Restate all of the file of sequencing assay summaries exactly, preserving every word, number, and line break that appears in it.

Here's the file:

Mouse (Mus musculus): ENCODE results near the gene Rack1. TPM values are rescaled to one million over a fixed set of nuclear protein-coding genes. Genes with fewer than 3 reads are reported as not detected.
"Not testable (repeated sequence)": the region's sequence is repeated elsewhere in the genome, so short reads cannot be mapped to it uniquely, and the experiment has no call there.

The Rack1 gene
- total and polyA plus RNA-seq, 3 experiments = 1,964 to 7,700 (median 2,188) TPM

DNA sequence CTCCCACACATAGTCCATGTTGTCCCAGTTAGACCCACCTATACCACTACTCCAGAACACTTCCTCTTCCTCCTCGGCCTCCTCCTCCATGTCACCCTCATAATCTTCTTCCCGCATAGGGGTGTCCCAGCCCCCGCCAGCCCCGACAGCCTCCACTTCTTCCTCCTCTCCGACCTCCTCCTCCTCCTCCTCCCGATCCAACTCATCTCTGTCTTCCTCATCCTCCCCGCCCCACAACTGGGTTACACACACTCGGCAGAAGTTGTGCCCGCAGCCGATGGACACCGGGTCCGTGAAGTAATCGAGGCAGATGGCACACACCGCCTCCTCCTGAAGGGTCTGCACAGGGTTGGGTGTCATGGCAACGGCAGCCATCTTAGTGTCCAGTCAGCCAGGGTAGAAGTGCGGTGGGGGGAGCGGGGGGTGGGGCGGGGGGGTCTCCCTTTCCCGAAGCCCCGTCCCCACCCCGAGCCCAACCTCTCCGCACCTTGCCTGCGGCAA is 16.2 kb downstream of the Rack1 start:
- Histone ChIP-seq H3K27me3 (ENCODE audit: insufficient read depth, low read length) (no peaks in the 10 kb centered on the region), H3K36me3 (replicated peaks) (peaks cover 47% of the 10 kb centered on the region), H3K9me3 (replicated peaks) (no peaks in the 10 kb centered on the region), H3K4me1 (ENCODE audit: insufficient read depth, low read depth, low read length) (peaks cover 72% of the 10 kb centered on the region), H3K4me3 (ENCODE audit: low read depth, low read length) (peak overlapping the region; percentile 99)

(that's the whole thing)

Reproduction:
Mouse (Mus musculus): ENCODE results near the gene Rack1. TPM values are rescaled to one million over a fixed set of nuclear protein-coding genes. Genes with fewer than 3 reads are reported as not detected.
"Not testable (repeated sequence)": the region's sequence is repeated elsewhere in the genome, so short reads cannot be mapped to it uniquely, and the experiment has no call there.

The Rack1 gene
- total and polyA plus RNA-seq, 3 experiments = 1,964 to 7,700 (median 2,188) TPM

DNA sequence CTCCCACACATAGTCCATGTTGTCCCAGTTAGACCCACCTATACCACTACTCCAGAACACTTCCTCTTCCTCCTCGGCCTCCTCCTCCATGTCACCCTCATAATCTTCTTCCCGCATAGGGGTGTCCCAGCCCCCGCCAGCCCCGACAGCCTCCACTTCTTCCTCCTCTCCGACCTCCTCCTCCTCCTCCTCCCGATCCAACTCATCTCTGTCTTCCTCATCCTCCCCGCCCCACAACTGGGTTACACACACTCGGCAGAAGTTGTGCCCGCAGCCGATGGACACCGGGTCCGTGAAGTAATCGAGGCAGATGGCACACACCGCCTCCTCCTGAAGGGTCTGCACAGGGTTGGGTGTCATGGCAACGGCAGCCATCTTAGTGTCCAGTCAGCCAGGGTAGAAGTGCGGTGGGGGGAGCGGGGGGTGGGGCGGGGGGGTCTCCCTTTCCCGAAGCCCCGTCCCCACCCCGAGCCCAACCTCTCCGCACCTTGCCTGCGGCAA is 16.2 kb downstream of the Rack1 start:
- Histone ChIP-seq H3K27me3 (ENCODE audit: insufficient read depth, low read length) (no peaks in the 10 kb centered on the region), H3K36me3 (replicated peaks) (peaks cover 47% of the 10 kb centered on the region), H3K9me3 (replicated peaks) (no peaks in the 10 kb centered on the region), H3K4me1 (ENCODE audit: insufficient read depth, low read depth, low read length) (peaks cover 72% of the 10 kb centered on the region), H3K4me3 (ENCODE audit: low read depth, low read length) (peak overlapping the region; percentile 99)